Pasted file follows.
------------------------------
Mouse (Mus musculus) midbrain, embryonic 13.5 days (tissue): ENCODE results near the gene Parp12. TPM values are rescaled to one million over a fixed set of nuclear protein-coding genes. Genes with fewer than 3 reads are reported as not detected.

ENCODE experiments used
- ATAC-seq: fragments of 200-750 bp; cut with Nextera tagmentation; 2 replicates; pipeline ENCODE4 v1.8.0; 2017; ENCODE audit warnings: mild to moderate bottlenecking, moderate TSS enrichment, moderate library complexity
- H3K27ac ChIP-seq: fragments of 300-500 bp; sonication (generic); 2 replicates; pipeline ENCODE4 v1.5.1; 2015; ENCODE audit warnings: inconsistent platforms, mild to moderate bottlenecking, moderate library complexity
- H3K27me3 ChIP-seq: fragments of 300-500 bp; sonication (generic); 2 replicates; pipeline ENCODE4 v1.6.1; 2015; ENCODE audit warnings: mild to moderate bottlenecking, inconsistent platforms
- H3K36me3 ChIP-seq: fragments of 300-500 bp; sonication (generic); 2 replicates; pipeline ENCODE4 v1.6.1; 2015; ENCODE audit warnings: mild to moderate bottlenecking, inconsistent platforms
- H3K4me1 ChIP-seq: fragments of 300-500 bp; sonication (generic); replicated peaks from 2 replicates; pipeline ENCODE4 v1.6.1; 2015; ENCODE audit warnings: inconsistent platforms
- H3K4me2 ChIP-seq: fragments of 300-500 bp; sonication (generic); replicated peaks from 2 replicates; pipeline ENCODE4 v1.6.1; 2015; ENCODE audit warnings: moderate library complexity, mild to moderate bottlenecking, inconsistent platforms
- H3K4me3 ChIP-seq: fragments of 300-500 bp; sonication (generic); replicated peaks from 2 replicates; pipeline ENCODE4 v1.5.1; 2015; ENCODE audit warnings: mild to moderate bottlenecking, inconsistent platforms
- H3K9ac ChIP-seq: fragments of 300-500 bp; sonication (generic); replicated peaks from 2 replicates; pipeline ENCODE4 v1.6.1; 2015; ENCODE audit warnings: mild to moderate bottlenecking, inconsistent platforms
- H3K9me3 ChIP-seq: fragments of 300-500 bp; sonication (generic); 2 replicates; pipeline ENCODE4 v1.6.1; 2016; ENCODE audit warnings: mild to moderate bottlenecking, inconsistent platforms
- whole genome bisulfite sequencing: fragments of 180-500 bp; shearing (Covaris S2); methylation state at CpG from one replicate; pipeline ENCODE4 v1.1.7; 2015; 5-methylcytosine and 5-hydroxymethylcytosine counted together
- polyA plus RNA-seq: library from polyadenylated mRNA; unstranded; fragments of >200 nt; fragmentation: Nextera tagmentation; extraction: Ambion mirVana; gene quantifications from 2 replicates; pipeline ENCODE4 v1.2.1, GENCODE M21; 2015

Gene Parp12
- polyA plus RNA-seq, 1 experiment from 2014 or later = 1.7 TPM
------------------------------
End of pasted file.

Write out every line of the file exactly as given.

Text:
Mouse (Mus musculus) midbrain, embryonic 13.5 days (tissue): ENCODE results near the gene Parp12. TPM values are rescaled to one million over a fixed set of nuclear protein-coding genes. Genes with fewer than 3 reads are reported as not detected.

ENCODE experiments used
- ATAC-seq: fragments of 200-750 bp; cut with Nextera tagmentation; 2 replicates; pipeline ENCODE4 v1.8.0; 2017; ENCODE audit warnings: mild to moderate bottlenecking, moderate TSS enrichment, moderate library complexity
- H3K27ac ChIP-seq: fragments of 300-500 bp; sonication (generic); 2 replicates; pipeline ENCODE4 v1.5.1; 2015; ENCODE audit warnings: inconsistent platforms, mild to moderate bottlenecking, moderate library complexity
- H3K27me3 ChIP-seq: fragments of 300-500 bp; sonication (generic); 2 replicates; pipeline ENCODE4 v1.6.1; 2015; ENCODE audit warnings: mild to moderate bottlenecking, inconsistent platforms
- H3K36me3 ChIP-seq: fragments of 300-500 bp; sonication (generic); 2 replicates; pipeline ENCODE4 v1.6.1; 2015; ENCODE audit warnings: mild to moderate bottlenecking, inconsistent platforms
- H3K4me1 ChIP-seq: fragments of 300-500 bp; sonication (generic); replicated peaks from 2 replicates; pipeline ENCODE4 v1.6.1; 2015; ENCODE audit warnings: inconsistent platforms
- H3K4me2 ChIP-seq: fragments of 300-500 bp; sonication (generic); replicated peaks from 2 replicates; pipeline ENCODE4 v1.6.1; 2015; ENCODE audit warnings: moderate library complexity, mild to moderate bottlenecking, inconsistent platforms
- H3K4me3 ChIP-seq: fragments of 300-500 bp; sonication (generic); replicated peaks from 2 replicates; pipeline ENCODE4 v1.5.1; 2015; ENCODE audit warnings: mild to moderate bottlenecking, inconsistent platforms
- H3K9ac ChIP-seq: fragments of 300-500 bp; sonication (generic); replicated peaks from 2 replicates; pipeline ENCODE4 v1.6.1; 2015; ENCODE audit warnings: mild to moderate bottlenecking, inconsistent platforms
- H3K9me3 ChIP-seq: fragments of 300-500 bp; sonication (generic); 2 replicates; pipeline ENCODE4 v1.6.1; 2016; ENCODE audit warnings: mild to moderate bottlenecking, inconsistent platforms
- whole genome bisulfite sequencing: fragments of 180-500 bp; shearing (Covaris S2); methylation state at CpG from one replicate; pipeline ENCODE4 v1.1.7; 2015; 5-methylcytosine and 5-hydroxymethylcytosine counted together
- polyA plus RNA-seq: library from polyadenylated mRNA; unstranded; fragments of >200 nt; fragmentation: Nextera tagmentation; extraction: Ambion mirVana; gene quantifications from 2 replicates; pipeline ENCODE4 v1.2.1, GENCODE M21; 2015

Gene Parp12
- polyA plus RNA-seq, 1 experiment from 2014 or later = 1.7 TPM